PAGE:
- The use mocks or degrades the FMI standard
The FMI Steering committee reserves the right to determine whether a use of
FMI violates these guidelines and will ask any offender to cease and desist from using the FMI trademark in a non-approved way.
The FMI steering committee also reserves the right to retract the permission of the use of the term FMI in a product name when the product owner does not submit to the duties of a responsible member of the FMI community by participating in the cross-checking protocol, or when the tool developer does over a longer period not fix known errors in their FMI support.
If you are in doubt about your intended usage of the FMI trademark, please contact firstname.lastname@example.org.
Standardization Projects and Groups Related to FMI
In many applications there is the need to design, simulate and execute a network of components (simulation models, software, hardware etc.). In order to be able to do this tool independently and seamlessly, the purposes of the “System Structure and Parameterization of Components for Virtual System Design (SSP)” project are:
- Define a standardized way to store and apply parameters to these components.
- Define a standardized format for the connection structure for a network of components.
- The developed standard / APIs should be usable in all stages of development process (architecture definition, integration, simulation, test in MiL, SiL, HiL).
Link to project page.
The DCP is a platform and communication medium independent standard for the integration of real-time systems into simulation environments. The DCP is standardized by the Modelica Association, where it is maintained as a Modelica Association Project (MAP).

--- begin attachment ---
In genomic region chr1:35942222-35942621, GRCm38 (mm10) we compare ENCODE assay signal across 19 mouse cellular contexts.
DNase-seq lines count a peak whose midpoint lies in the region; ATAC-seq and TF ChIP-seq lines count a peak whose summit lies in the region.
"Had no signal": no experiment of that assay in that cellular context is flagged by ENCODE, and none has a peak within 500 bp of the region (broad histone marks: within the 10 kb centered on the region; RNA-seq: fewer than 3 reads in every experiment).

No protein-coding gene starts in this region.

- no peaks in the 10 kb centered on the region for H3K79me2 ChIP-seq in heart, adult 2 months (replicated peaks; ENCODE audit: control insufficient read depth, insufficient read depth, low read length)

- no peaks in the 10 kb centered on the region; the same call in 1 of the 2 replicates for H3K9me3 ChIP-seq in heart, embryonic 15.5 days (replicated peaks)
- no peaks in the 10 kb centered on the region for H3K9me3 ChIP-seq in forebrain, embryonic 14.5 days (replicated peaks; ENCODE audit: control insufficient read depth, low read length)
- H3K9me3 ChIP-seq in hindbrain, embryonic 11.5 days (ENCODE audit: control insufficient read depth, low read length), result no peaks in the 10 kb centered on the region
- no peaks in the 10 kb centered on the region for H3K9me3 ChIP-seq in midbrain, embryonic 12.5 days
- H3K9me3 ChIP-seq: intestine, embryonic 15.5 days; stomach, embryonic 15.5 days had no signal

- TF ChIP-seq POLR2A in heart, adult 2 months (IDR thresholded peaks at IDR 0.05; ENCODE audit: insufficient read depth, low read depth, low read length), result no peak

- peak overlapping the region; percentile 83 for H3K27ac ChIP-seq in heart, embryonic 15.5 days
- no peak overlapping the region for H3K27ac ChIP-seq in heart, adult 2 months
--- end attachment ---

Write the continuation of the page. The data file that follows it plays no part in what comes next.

Whereas the FMI standard represents an application programming interface (API), the DCP represents a communication protocol. Therefore, it becomes possible to integrate various kinds of systems. The DCP specification is suitable for a broad range of computing platforms. It may be implemented on hardware as well as in software. Typical examples are middleware, runtime environments, (virtualized) operating systems, electronic control units, FPGAs, and many more.
Link to project page.
The ITEA2 project MODELISAR noticed the parallel work of the ASAM XIL standardization group. Both groups came discussed and concluded not to develop a parallel standard but to cooperate. The result of this cooperation is available as ASAM XIL-MA, which is a subset from ASAM XIL standard. XIL-MA is open to public and the documentation of the standard can be obtained from ASAM for free without membership.
Link to specification.
ProSTEP Smart System Engineering
One of the topics of the Smart Systems Engineering project is to find solutions for the cross-disciplinary and cross-enterprise exchange of behavioral models. The Functional Mockup Interface (FMI) is viewed as the basic technology for the exchange.
Link to project page.